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UGANET marks zero discrimination day, urges gov’t to prioritize rights for women and girls living with HIV

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UGANET marks zero discrimination day, urges gov’t to prioritize rights for women and girls living with HIV

Uganda Network on Law Ethics and HIV/AIDS (UGANET) has urged the government to prioritize sexual reproductive health rights for women and girls living with HIV/ Aids.

The clarion call was made by the executive director, Dora Kiconco during the commemoration of zero discrimination day marked on 1st March every year.

The recent reports indicate that HIV prevalence rate has decreased to 6.5%, over 1.4 million people living with HIV in Uganda, with women and young women in particular disproportionately affected. Still an estimated 60% of individuals infected with HIV are unaware of their infection.

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She urged government to take action to end the inequalities surrounding income, sex, age, health status, occupation, disability, sexual orientation, gender identity which continue to be manifested in the Uganda.

“Uganda has a long way in observing sexual reproductive health, especially for women and girls who remain the most vulnerable in the community. The plight of women and girls empowers them to fight discrimination and increases their participation in creating an enabling social environment to tackle barriers to access care and treatment, stigma, discrimination and criminalization,” she said.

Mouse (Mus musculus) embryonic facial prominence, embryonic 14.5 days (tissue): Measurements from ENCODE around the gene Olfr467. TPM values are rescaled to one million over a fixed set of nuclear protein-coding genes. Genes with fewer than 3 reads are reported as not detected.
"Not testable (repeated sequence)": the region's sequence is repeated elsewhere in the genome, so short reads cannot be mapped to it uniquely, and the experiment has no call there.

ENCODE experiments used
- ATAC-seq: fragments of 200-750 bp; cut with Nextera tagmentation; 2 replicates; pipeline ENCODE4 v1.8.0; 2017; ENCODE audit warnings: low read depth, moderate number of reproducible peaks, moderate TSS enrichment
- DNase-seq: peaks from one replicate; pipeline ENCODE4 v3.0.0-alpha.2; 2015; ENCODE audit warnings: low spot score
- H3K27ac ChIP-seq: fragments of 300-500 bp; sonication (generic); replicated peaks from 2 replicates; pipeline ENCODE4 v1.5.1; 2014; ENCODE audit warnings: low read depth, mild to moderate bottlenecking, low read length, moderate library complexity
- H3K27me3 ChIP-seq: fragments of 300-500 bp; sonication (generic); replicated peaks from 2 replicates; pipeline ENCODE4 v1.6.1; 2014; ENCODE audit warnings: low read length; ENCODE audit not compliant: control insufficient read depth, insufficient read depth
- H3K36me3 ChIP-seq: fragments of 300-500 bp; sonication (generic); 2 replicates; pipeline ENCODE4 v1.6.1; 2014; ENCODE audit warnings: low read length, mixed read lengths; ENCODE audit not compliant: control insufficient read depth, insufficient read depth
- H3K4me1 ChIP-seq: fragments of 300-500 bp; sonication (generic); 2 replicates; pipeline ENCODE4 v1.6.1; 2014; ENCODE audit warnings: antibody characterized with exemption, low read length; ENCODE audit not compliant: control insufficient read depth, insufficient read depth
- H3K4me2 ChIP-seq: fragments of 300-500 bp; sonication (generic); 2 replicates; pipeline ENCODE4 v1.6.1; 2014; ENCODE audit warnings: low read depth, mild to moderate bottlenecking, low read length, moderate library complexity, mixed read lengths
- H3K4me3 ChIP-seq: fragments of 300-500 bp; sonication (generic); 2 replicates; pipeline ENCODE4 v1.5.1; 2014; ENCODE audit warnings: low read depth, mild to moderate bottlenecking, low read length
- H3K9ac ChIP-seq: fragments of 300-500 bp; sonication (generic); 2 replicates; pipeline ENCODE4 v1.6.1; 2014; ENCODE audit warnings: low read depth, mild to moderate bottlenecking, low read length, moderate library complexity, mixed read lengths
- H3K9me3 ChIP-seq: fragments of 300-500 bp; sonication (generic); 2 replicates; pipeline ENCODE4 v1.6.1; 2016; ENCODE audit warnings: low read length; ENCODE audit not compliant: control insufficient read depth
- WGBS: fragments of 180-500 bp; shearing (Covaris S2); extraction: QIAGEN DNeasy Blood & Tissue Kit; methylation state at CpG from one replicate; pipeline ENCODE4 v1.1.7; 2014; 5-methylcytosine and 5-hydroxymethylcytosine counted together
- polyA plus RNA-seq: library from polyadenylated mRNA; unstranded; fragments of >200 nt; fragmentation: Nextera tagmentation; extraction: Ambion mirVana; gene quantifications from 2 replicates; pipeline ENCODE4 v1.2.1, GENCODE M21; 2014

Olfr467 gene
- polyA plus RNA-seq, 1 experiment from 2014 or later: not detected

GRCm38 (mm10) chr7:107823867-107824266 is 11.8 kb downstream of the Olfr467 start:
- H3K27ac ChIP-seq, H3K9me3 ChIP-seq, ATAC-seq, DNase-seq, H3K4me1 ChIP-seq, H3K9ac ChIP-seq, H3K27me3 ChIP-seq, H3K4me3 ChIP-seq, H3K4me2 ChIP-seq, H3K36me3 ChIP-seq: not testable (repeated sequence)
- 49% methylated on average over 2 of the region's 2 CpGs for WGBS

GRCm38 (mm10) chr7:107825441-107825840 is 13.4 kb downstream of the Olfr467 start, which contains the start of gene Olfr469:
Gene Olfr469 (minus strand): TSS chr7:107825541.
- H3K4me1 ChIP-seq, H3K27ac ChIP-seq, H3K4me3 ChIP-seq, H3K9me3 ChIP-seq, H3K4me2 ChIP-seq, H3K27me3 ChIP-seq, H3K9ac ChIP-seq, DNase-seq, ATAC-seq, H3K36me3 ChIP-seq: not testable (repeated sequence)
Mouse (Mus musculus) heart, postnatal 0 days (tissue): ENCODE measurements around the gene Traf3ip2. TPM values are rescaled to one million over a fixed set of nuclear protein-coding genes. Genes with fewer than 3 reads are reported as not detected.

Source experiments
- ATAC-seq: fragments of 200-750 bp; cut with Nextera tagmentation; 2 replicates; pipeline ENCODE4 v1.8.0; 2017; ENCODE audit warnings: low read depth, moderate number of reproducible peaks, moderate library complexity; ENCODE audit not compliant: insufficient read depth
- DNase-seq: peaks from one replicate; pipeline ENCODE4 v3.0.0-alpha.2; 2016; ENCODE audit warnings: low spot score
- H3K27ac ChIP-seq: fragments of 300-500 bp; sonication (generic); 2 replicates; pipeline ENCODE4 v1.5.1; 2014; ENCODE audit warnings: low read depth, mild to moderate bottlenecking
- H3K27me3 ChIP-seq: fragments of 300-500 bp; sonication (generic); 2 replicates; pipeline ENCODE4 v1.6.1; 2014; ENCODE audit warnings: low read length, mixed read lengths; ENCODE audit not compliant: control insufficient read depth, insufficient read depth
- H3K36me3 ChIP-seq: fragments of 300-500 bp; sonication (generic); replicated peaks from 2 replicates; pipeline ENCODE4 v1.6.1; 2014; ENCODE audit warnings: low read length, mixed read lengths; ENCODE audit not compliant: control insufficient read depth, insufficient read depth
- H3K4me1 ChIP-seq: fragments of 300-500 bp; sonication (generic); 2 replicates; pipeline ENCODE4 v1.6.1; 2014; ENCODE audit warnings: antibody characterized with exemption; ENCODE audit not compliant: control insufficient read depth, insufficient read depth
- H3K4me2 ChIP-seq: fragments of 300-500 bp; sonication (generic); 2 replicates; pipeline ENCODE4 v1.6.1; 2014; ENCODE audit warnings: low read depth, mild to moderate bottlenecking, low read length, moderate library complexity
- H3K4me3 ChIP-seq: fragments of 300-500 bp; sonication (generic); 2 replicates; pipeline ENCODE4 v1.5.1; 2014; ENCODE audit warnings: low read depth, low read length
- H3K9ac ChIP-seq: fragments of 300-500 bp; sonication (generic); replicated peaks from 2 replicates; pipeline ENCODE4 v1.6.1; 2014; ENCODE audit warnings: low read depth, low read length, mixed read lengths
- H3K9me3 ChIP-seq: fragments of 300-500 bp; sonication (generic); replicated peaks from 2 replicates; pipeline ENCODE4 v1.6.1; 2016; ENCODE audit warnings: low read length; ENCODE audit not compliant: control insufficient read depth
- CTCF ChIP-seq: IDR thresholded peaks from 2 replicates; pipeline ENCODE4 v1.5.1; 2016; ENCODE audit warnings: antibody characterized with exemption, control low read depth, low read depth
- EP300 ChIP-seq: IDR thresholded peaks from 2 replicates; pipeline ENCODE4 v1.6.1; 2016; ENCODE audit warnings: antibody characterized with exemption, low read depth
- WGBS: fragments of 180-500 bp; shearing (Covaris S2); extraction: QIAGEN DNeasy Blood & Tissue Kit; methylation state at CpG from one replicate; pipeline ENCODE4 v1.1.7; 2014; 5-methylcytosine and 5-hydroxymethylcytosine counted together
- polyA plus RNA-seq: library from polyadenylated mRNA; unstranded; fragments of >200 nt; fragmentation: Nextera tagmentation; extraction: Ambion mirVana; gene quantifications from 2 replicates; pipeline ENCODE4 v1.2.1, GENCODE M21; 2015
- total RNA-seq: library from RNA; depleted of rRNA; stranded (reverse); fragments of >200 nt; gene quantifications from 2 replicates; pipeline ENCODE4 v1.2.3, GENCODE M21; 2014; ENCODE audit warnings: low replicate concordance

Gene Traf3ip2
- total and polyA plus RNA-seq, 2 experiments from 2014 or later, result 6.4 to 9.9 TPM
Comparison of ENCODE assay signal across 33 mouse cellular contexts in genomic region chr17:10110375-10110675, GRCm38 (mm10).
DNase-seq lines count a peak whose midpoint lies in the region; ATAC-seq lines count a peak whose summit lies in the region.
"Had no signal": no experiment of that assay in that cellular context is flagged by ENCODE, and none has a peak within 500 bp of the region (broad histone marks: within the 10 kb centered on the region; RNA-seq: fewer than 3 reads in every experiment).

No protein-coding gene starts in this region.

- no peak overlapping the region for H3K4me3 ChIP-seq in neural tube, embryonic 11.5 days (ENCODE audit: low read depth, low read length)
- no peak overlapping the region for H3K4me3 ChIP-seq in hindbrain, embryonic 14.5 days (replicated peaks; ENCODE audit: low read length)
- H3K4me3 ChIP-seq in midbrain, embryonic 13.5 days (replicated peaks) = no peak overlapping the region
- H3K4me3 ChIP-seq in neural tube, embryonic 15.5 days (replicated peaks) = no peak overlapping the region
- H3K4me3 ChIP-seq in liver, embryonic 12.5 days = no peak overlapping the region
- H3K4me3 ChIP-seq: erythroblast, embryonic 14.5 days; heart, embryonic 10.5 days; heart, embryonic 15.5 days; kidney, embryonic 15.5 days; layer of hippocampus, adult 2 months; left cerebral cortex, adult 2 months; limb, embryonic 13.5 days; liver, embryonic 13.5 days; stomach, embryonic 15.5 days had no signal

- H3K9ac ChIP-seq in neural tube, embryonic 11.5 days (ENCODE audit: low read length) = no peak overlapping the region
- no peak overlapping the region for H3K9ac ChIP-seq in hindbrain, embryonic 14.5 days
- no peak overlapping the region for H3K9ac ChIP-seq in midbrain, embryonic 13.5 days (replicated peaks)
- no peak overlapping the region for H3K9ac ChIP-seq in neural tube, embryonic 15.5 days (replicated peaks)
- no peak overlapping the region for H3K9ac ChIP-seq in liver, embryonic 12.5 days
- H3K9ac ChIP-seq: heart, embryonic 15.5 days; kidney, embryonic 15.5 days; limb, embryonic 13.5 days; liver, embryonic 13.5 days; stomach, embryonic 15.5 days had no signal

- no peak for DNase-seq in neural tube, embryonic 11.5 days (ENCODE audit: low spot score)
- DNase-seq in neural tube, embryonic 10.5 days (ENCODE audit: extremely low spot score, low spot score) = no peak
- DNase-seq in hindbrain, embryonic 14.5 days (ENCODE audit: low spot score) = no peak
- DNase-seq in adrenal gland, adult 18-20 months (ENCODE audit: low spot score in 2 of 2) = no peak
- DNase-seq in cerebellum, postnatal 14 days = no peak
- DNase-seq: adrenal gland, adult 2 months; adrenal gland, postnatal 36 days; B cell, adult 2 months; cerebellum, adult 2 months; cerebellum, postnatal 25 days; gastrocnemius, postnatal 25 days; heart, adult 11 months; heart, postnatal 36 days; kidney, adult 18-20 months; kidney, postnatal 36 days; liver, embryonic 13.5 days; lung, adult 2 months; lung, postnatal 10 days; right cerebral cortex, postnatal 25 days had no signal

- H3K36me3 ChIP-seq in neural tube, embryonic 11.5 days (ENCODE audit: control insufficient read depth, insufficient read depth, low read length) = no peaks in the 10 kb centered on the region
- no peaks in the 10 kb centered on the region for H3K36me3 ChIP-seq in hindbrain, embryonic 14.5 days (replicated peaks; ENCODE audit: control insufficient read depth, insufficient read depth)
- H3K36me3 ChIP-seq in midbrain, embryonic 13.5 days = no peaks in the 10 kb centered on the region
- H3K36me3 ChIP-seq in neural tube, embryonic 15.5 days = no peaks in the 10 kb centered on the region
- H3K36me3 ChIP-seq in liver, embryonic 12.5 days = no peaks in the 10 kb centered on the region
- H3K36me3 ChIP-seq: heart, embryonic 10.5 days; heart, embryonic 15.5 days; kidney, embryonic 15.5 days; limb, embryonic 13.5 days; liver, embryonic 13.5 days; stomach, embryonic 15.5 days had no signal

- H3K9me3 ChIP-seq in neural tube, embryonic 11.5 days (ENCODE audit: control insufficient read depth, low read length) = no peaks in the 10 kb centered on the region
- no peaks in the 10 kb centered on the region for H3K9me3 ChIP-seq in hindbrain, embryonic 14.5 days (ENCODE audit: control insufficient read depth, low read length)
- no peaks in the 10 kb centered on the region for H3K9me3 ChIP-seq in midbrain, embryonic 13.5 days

She said when HIV/AIDS stigma is thriving, we are not fighting HIV, instead of ending it in 2030, it will end in 2060.

“There are clear indicators which show that if we did what we are supposed to be done, the fight against HIV/AIDS would be close to cover,” she said.

“UGANET intends to use the virtual platforms to further raise awareness about the negative impact that stigma and discrimination of People living with HIV (PLHIVs) has on HIV Prevention, care and treatment efforts and the women’s sexual reproductive health rights.”

The organisation also intended at highlighting the gaps in policies, laws and practices that discriminate and encourage duty bearers to address them as well as standing in solidarity with marginalized and vulnerable groups who continue to suffer stigma, discrimination and social injustice.



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Source – Eagle Online

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